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Frequently Asked Questions: Ferris Water Quality Study

These Frequently Asked Questions are related to a Ferris State University press release that was issued on Tuesday, May 31.

Q:  Where were the locations of the elevated lead samples and what were the levels of those samples?

  • Automotive Building, men’s restroom, 26 parts per billion (PPB)
  • Automotive Building drinking fountain near room 129, 23 PPB
  • Clark Hall lobby, men’s restroom, 15 PPB
  • Prakken Building drinking fountain near room 122, 19 PPB
  • Puterbaugh Hall lobby, men’s restroom, 24 PPB
  • Ward Hall lobby, men’s restroom, 15 PPB
  • Ward Hall kitchenette/laundry room near room 114, 49 PPB

Q: What other buildings have been tested?

A: The university has taken at least one sample from every residential building on the Big Rapids campus, with the exception of one building in West Campus Apartments. Testing will continue with the goal of receiving results of water quality from every building on campus.

Q: What is a safe level of exposure to lead in water?

A: The EPA has set an “actionable standard” of lead in municipal drinking water at 15 parts per billion (PPB). 

Q: What are the health effects of exposure to lead in drinking water?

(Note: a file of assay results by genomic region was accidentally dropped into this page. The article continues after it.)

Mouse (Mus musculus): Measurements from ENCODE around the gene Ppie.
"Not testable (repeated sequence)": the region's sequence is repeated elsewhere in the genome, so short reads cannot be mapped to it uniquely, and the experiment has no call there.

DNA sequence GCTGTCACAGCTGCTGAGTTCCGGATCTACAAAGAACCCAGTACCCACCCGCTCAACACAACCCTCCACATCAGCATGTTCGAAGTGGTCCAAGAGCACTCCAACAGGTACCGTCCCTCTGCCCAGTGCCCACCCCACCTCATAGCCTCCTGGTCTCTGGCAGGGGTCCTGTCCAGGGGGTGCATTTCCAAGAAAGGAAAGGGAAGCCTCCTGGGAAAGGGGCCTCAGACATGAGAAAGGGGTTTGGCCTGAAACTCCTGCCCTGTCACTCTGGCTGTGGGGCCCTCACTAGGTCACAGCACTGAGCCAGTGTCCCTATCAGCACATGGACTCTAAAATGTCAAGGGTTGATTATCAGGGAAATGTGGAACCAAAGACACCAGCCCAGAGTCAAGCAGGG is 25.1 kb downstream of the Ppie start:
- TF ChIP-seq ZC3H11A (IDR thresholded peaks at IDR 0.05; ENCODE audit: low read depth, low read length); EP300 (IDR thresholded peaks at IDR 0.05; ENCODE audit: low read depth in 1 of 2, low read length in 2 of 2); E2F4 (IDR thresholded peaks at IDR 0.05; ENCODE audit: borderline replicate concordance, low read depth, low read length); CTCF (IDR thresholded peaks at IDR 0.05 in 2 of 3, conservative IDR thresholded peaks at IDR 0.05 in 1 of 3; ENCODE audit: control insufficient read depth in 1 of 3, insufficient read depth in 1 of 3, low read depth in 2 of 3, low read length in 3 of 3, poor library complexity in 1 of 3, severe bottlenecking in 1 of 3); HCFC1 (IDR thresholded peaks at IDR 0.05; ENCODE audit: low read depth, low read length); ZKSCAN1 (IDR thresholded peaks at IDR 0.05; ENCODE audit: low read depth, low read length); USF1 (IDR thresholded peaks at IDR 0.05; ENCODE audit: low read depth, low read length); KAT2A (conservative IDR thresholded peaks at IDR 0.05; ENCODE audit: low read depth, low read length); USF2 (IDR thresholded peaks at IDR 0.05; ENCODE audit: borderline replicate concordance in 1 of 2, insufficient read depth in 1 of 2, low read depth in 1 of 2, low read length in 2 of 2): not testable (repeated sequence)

A:  Information is available on the EPA’s Ground Water and Drinking Water page.

Q: What about the level of copper that was found?

A: The EPA has set the actionable standard for copper at 1,300 PPB, and the testing on the unit at Tot’s Place was approximately 1,700 PPB. 

Q: Are there health concerns associated with elevated levels of copper in drinking water?

A: Unlike lead, copper is not linked to developmental problems.  Effects of high levels of copper in the system can include nose, mouth and eye irritation, vomiting, diarrhea, stomach cramps and nausea.

Q: Is exposure to water with elevated lead levels a cause for concern?

A: The best source for heath information is your health care provider.  If you have concerns, you should check with your doctor.  In general, the longer the exposure and the greater the frequency of exposure increase any chance for adverse effects.  Showering, bathing or cleaning hands with water that has elevated levels of lead is not a health risk, according to the EPA.  Lead is not absorbed through the skin.